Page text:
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Two Weeks Of Non-Stop Political Action Sets Off Bloggers

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Two Weeks Of Non-Stop Political Action Sets Off Bloggers

Two Weeks Of Non-Stop Political Action Sets Off Bloggers

Two Weeks Of Non-Stop Political Action Sets Off Bloggers

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  • <iframe src="" width="100%" height="290" frameborder="0" scrolling="no" title="NPR embedded audio player">
  • Transcript

The major political conventions are over and now the program's bloggers speak their minds. Hear reaction to the Mommy Wars debate triggered by Alaska Gov. Sarah Palin's selection as John McCain's presidential running mate, Barack Obama's acceptance of the Democratic presidential nomination, and a recent talk on schoolchildren being paid to excel in learning.


And now we have more comments from listeners. It's Backtalk. Lee Hill, our digital media guy, is back here with me. Hey, Lee.

LEE HILL: Hey, Michel, good to see you back in the chair.

MARTIN: Why thank you.

HILL: Well you know Backtalk took a short break for the political conventions and Michel, you traveled to both Denver for the Democratic Convention and to St. Paul with the Republicans. Now you can imagine that listeners definitely wanted to talk back to us about politics and a few other things on their mind. But first, Sarah Palin, the vice presidential nominee. People seem to have been talking more about her lately these days than John McCain.

MARTIN: Lee I think I already know where you are going with this. This week's Mocha Moms conversation hit a sour note with some bloggers.

Ms. ASRA NOMANI (Mocha Mom): I feel really conflicted Michel. It's painful actually. You know I'm sitting here in England right now, and I'm having to do a lot of explaining about a concept that we know there in America but folks here are wondering what white trash means. And I hate to say those words, and it's, you know in its own way racist, but unfortunately, that's the kind of politically incorrect conversation and internal dialogue I'm having.

MARTIN: That's Mocha Mom, Asra Nomani.

LEE: Michel, now we know some listeners did not think Asra's comments were fair and some were actually pretty ticked off. I'll read a post from Kerry. I too was shocked and disgusted by the comments of Asra Nomani. Apparently having children who enlist in the military, get pregnant, decide to have the child, or who are born with Down Syndrome makes a parent white trash. Michel Martin's failure to censor her guest for racist and revolting comments implicates her in them as well.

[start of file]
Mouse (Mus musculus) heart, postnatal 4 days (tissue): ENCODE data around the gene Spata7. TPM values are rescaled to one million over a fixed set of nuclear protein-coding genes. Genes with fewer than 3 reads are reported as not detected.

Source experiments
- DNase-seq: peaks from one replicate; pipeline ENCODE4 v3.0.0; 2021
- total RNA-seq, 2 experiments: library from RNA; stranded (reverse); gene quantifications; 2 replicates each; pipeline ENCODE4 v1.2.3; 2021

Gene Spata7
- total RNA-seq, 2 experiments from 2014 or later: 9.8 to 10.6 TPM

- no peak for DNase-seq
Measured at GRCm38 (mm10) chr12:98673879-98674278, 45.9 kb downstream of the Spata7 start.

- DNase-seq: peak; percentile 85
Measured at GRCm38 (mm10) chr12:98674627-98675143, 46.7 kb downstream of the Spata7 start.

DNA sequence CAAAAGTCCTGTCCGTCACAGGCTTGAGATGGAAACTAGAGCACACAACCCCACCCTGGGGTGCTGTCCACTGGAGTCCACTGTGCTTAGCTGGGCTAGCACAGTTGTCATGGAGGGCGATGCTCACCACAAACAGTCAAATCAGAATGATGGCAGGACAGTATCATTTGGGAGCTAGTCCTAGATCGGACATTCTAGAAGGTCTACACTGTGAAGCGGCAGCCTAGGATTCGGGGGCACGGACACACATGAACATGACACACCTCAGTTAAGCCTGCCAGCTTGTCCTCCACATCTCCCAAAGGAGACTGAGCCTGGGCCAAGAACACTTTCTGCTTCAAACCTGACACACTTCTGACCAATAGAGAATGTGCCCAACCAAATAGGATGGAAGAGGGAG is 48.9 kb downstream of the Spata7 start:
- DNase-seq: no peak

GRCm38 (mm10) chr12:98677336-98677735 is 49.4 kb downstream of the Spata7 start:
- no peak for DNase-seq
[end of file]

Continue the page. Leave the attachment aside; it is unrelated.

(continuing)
MARTIN: And we did receive a number of comments along this line. I did respond to this on the blog but I'm going to let another listener Glenda, respond as well because I think she does a good job as clearing this up.

GLENDA (Caller): Asra was saying that she was in England and that she was in England and that she had explain the term to people around her who were not familiar with it but Asra did say that she thought that it was a racist term. These people, they pick one little thing and they run with it and it has no relation whatsoever to the reality of the situation and what was actually said. They are thin skinned and looking for a reason to take issue with something that is not there.

MARTIN: Thank you, Glenda.

HILL: And here are a few more comments about politics and conventions. Here's a note from Cindy. She says I'm thrilled to have Sarah Palin on the Republican ticket. I'm so glad she has the ideals and convictions that she has. Cindy goes on to defend Palin's stances on creationism and abortion. And Dawn from the DC area wrote to thank us for our coverage of the political conventions and told us that one of our conversations reminded her of a little story from her past.

DAWN (Caller): The only time my mother ever slapped my face it was when I, a little 11-year-old black girl came home from school and pronounced that I wish I was white. The slap woke me up to the fact that I am somebody and I can do all things. Senator Obama's nomination also reminds me of this.

MARTIN: Thank you, Dawn. We want to move on to other news. This week we talked to the Chancellor of Public Schools, Michele Rhee. Rhee is giving serious consideration to a program that will pay some middle school students for their performance. One of our bloggers, Jim has some serious concerns about that.

JIM (Listener): In terms of children being paid to be motivated to get better grades, I don't think that's at all really what children really want. They really want to be listened to. They want somebody who can connect with them and they want an environment where they really can learn.

MARTIN: Interesting. But we'll have more conversation about this. Thank you, Lee.

LEE: Thank you, Michele.

MARTIN: Remember with Tell Me More the conversation never ends. To catch up on our coverage or to tell us more about what you think you can call our comment line at 202 842 3522. Or go to the Tell Me More at and blog it out.

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